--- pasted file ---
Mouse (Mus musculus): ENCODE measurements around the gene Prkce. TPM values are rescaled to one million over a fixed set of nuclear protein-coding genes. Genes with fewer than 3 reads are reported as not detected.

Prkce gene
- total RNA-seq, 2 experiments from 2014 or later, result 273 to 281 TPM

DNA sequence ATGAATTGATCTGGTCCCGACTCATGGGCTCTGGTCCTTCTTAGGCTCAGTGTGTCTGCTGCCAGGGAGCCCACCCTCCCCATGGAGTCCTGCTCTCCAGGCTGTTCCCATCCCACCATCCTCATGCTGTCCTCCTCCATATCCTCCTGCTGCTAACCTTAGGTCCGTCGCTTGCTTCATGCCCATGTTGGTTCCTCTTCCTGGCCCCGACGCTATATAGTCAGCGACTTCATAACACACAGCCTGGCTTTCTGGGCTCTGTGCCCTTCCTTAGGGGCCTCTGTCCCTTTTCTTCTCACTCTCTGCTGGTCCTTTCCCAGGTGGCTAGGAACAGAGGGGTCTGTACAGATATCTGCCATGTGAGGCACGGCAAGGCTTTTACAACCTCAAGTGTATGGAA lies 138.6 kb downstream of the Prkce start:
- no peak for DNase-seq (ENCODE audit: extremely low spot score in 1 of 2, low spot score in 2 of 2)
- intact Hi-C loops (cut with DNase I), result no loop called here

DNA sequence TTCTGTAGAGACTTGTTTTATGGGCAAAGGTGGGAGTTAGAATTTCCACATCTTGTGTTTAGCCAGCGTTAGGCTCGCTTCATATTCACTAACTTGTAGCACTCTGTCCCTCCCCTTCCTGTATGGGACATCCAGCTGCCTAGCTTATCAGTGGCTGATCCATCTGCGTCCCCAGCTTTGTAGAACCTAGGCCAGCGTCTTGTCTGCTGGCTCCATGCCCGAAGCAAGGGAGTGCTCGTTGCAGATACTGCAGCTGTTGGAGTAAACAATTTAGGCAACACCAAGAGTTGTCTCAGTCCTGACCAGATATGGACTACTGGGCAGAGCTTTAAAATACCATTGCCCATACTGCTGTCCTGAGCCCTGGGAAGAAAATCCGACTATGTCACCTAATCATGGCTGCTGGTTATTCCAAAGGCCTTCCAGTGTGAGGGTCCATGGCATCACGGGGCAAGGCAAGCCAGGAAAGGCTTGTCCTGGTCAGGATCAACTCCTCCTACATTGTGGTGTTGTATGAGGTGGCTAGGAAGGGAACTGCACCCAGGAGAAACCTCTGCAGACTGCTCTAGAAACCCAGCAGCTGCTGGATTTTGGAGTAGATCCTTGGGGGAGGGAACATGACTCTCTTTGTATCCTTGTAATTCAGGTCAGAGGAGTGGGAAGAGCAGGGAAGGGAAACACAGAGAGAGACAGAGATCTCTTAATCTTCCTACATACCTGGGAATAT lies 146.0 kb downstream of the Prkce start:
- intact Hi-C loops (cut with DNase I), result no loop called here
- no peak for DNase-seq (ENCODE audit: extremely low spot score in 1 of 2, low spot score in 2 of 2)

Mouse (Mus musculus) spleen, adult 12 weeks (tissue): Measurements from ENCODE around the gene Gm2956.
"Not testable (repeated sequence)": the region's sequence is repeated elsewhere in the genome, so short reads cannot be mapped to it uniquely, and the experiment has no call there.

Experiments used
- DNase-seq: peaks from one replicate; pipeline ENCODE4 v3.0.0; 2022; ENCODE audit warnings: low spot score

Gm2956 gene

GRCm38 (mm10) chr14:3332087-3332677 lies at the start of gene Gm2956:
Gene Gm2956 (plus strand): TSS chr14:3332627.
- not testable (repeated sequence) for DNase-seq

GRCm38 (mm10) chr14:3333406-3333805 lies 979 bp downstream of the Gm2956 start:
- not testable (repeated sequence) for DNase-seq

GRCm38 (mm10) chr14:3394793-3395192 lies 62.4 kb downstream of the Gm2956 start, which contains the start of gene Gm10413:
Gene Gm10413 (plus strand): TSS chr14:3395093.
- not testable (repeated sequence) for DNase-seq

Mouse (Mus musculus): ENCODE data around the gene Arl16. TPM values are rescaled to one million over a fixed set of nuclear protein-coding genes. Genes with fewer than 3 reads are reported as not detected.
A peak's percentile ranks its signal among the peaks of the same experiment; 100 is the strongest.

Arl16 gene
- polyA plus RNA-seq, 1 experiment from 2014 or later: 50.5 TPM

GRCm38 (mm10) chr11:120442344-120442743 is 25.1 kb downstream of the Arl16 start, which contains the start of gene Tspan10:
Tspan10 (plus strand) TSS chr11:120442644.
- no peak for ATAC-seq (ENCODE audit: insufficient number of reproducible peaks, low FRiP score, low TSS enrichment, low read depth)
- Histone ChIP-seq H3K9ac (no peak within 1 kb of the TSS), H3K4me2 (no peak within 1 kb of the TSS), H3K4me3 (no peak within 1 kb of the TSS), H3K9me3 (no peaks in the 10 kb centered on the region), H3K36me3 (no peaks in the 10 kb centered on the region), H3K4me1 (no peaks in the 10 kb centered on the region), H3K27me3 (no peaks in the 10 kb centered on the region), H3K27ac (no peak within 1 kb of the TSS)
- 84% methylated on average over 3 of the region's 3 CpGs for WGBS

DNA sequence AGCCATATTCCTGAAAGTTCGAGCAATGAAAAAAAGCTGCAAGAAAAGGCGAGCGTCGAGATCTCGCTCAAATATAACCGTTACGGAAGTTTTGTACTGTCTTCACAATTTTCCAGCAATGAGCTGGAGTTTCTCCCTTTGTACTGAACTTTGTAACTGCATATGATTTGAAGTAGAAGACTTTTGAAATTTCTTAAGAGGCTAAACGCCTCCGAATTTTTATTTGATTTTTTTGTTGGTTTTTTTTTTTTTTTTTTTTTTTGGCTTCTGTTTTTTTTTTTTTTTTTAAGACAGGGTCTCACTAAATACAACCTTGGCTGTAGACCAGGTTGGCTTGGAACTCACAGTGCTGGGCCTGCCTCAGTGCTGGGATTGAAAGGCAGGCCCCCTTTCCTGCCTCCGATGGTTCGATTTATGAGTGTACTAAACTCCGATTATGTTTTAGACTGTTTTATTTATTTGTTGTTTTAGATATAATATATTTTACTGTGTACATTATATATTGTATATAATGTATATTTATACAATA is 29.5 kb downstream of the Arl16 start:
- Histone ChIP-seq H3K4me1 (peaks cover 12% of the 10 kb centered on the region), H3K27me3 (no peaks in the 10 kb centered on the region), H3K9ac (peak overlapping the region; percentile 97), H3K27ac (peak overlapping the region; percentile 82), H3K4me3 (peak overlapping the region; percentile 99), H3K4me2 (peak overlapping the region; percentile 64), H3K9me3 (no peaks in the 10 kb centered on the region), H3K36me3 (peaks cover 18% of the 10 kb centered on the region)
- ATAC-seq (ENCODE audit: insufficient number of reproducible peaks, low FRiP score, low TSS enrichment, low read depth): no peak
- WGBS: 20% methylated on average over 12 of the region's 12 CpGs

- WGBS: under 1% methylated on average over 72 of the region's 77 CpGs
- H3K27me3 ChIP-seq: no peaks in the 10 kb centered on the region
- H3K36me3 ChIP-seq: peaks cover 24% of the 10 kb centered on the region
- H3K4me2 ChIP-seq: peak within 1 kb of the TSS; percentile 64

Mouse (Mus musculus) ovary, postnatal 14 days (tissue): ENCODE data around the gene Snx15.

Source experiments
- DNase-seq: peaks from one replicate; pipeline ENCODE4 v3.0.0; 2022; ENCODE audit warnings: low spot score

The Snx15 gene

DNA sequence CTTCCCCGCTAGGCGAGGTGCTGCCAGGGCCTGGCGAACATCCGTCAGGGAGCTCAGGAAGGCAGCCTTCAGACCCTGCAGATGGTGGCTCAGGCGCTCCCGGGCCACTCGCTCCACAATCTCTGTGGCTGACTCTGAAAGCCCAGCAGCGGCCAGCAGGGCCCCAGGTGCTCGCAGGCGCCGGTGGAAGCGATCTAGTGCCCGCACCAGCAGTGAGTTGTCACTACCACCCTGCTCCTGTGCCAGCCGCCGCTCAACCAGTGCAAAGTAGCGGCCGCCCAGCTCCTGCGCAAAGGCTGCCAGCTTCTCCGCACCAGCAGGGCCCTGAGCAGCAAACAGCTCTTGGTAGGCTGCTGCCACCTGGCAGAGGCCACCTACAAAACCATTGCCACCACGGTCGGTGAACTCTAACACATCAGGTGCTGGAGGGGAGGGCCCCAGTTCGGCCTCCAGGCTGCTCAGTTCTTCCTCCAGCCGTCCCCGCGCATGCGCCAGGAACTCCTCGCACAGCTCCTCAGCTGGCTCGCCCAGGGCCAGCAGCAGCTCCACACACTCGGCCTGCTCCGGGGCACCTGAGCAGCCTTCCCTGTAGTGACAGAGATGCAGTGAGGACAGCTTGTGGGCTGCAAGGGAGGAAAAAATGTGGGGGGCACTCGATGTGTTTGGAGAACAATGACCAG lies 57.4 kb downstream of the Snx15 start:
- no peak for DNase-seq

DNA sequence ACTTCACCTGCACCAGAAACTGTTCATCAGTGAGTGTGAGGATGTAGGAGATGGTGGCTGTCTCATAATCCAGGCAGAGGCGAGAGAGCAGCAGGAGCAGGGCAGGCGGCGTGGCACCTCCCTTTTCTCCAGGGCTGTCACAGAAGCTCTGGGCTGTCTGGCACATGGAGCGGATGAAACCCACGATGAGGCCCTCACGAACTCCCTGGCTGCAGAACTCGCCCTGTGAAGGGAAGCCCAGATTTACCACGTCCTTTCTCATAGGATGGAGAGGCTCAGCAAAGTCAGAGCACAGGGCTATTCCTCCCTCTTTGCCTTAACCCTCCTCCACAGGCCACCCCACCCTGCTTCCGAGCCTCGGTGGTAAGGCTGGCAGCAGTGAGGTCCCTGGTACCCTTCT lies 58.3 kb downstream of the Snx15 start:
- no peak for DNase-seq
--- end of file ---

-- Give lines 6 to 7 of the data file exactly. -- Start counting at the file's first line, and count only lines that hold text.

- intact Hi-C loops (cut with DNase I), result no loop called here

DNA sequence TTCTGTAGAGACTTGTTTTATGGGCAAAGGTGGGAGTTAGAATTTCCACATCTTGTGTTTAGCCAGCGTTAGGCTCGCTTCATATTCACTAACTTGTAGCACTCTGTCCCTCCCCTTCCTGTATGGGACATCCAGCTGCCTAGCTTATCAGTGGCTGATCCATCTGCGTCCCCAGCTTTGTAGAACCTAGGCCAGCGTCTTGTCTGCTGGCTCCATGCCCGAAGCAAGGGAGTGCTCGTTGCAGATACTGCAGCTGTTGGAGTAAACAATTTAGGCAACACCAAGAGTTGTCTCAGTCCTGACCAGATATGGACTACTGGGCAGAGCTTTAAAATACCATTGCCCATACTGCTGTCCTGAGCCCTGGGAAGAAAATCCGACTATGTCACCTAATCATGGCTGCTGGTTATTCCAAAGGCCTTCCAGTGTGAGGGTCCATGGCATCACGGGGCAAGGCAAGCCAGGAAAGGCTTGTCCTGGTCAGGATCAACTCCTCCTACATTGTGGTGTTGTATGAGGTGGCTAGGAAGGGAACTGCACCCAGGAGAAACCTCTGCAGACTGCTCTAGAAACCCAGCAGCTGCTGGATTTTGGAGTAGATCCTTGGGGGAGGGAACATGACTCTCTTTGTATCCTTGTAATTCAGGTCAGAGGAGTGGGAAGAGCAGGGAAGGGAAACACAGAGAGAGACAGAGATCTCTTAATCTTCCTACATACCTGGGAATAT lies 146.0 kb downstream of the Prkce start: